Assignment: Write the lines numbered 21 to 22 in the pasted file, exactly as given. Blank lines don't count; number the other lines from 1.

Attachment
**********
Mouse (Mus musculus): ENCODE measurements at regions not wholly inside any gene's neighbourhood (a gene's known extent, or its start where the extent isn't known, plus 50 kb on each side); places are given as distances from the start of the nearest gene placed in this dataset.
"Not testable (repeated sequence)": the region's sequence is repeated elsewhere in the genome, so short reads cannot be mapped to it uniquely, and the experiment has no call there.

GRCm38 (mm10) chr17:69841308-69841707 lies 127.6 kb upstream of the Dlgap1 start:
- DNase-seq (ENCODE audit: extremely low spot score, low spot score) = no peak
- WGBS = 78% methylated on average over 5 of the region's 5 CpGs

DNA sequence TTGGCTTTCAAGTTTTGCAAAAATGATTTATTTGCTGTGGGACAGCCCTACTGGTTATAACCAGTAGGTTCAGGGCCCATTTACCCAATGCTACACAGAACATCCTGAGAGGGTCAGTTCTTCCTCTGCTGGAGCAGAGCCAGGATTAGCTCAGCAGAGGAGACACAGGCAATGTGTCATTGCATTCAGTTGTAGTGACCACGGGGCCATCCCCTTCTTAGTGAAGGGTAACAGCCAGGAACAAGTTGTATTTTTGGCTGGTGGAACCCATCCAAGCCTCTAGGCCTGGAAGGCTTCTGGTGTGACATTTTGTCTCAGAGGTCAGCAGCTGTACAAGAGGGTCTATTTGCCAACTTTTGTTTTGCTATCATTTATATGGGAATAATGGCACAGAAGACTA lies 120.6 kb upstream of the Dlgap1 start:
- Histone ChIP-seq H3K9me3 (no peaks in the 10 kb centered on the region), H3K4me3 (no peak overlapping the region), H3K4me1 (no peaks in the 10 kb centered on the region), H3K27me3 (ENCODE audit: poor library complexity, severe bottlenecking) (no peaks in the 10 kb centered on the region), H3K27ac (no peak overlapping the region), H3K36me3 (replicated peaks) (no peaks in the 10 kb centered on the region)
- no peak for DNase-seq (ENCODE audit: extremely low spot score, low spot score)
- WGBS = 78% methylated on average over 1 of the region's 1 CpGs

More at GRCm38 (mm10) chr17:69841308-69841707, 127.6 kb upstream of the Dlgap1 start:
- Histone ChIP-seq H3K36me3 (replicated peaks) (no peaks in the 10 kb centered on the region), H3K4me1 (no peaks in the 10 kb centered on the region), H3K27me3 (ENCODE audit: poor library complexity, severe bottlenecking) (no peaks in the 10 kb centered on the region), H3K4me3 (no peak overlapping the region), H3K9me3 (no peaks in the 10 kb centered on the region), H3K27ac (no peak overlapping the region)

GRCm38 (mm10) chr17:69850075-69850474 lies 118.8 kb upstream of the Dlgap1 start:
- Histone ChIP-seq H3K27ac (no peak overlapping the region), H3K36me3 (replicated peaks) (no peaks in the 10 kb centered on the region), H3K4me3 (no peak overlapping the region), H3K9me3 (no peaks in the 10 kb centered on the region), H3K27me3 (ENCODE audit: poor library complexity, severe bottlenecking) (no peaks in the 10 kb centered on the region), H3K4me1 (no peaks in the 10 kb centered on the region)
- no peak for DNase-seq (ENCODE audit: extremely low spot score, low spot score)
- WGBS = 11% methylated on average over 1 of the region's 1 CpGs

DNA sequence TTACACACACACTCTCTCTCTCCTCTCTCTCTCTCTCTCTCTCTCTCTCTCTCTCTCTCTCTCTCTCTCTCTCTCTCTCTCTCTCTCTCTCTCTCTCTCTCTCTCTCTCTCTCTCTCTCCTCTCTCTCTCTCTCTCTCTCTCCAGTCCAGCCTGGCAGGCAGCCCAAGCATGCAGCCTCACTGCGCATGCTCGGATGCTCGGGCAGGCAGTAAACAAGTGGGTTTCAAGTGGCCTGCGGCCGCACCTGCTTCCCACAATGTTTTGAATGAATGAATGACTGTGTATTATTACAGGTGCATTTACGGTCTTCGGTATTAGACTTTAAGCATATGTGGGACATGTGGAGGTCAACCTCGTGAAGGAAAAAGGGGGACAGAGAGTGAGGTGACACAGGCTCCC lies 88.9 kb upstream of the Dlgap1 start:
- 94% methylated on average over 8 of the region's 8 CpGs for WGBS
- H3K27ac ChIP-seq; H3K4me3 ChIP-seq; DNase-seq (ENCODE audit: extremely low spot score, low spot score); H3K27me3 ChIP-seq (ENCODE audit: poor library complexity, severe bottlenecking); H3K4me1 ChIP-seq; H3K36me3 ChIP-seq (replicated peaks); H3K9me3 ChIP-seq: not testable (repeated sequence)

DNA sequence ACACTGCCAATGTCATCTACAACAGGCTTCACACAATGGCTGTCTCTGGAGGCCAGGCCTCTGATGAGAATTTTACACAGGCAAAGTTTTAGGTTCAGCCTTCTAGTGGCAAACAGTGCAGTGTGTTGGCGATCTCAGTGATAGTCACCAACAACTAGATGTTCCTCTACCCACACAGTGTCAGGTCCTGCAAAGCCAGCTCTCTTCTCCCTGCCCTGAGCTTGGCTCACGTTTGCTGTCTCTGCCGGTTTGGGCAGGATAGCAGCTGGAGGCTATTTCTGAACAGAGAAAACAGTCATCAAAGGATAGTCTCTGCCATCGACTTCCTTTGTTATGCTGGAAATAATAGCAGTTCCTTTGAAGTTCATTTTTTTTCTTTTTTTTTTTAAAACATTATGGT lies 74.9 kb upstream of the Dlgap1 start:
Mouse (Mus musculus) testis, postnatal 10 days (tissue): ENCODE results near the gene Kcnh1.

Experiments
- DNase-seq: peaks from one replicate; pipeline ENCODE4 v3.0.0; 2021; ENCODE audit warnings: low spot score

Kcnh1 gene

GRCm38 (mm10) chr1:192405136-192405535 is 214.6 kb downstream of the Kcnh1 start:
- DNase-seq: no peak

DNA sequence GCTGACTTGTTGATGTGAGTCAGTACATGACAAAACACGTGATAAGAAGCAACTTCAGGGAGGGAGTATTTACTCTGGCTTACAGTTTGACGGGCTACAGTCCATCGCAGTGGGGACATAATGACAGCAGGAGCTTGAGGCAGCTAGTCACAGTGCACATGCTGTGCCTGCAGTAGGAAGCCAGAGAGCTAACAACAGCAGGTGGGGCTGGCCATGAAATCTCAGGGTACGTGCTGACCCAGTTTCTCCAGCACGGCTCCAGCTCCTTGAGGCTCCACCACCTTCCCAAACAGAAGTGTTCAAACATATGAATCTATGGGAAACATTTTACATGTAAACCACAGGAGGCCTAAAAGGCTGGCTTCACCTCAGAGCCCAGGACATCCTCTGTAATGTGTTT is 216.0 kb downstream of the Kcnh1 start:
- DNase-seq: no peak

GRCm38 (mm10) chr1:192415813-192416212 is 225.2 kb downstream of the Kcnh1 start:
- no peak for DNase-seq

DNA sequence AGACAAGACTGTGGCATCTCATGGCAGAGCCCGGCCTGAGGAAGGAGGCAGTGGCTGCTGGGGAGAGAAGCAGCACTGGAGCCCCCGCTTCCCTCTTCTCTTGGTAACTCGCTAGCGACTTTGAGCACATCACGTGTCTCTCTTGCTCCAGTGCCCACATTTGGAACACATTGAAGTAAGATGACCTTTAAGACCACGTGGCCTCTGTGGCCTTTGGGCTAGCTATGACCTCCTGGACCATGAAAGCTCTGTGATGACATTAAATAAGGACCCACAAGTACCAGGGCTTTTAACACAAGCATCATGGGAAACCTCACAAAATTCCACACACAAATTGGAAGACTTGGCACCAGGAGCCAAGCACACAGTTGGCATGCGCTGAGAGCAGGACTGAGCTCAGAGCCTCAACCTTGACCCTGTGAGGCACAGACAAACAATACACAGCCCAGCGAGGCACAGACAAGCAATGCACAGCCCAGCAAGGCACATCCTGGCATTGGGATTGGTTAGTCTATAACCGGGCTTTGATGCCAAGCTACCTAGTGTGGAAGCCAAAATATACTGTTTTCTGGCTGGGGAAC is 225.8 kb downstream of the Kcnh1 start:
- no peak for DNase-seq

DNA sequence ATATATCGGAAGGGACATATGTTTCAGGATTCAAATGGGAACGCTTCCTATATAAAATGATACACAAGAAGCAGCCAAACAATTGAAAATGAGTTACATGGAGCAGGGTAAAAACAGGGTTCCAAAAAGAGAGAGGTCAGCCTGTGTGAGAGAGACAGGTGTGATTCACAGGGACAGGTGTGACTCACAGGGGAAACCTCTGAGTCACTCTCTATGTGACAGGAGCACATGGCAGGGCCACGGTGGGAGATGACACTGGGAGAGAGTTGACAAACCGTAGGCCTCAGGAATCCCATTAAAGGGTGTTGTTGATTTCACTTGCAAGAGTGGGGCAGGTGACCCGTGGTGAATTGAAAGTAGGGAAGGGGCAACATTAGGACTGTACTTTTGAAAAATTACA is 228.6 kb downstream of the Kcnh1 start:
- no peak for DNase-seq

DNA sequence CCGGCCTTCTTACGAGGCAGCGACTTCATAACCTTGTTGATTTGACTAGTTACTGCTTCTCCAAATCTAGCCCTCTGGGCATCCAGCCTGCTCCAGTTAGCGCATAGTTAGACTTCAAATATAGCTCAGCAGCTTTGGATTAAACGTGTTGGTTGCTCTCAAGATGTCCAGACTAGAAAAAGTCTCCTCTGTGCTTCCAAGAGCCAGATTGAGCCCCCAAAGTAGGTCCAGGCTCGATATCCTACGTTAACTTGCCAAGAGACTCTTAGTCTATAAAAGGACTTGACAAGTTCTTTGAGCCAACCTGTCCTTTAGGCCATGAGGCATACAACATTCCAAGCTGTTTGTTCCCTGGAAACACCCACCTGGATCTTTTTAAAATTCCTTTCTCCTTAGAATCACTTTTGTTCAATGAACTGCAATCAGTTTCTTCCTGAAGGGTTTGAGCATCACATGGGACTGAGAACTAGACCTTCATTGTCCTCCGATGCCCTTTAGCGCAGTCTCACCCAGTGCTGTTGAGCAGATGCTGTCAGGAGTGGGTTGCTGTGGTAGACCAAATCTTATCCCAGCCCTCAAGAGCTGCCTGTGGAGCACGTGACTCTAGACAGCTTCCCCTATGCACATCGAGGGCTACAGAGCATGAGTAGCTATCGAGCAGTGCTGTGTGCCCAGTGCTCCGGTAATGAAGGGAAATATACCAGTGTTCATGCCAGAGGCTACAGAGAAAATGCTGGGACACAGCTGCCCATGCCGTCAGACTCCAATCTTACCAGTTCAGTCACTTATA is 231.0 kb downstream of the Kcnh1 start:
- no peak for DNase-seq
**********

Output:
Experiments
- DNase-seq: peaks from one replicate; pipeline ENCODE4 v3.0.0; 2021; ENCODE audit warnings: low spot score